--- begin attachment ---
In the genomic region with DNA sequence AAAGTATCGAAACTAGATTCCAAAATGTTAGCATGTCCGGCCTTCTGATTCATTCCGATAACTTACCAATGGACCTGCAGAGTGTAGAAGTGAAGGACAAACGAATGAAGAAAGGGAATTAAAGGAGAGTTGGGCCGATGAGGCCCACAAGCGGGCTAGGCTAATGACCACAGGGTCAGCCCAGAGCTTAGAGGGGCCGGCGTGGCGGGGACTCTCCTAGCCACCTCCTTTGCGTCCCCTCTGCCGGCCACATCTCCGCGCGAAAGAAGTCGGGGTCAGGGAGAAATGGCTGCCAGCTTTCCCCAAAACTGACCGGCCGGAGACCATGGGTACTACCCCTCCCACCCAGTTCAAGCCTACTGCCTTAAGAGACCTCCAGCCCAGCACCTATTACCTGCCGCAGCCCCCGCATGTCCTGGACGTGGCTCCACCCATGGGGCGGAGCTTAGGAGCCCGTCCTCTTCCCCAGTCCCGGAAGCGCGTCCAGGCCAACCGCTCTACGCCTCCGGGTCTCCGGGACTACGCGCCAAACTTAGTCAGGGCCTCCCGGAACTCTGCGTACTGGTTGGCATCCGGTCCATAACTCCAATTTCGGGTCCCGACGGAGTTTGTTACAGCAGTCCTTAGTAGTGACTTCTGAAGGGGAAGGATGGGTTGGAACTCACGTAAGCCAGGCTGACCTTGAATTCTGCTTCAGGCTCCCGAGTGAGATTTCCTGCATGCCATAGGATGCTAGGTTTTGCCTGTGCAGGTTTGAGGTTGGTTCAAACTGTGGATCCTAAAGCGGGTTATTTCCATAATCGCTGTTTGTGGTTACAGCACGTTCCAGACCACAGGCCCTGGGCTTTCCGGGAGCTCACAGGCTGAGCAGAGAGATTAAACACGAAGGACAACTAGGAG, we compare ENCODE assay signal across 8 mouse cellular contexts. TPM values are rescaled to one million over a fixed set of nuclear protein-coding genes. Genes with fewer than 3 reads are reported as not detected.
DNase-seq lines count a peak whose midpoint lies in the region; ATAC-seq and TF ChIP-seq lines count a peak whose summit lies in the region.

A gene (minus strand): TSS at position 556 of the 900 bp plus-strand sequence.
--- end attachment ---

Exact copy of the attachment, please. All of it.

In the genomic region with DNA sequence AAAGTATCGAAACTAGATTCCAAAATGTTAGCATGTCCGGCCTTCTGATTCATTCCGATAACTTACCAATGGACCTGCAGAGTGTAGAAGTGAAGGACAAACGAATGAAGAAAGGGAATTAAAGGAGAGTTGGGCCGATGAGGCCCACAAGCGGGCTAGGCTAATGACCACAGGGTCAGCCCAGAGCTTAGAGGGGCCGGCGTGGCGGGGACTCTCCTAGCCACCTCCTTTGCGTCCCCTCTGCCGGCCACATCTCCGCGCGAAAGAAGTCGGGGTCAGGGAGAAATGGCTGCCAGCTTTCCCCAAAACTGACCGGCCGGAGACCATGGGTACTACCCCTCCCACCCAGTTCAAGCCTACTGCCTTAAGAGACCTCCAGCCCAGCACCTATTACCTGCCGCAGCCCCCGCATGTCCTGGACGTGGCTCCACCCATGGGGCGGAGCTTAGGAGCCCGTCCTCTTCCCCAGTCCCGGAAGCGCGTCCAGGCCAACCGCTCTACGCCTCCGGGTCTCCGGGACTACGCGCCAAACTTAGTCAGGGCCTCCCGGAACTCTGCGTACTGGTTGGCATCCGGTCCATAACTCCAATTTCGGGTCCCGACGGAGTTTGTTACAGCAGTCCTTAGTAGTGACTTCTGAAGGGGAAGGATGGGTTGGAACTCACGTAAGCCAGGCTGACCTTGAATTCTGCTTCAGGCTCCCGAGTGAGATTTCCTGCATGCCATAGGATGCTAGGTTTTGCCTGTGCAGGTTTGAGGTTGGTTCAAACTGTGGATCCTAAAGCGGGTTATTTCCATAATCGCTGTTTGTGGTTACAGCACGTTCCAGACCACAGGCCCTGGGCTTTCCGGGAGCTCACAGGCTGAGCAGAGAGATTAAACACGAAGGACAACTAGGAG, we compare ENCODE assay signal across 8 mouse cellular contexts. TPM values are rescaled to one million over a fixed set of nuclear protein-coding genes. Genes with fewer than 3 reads are reported as not detected.
DNase-seq lines count a peak whose midpoint lies in the region; ATAC-seq and TF ChIP-seq lines count a peak whose summit lies in the region.

A gene (minus strand): TSS at position 556 of the 900 bp plus-strand sequence.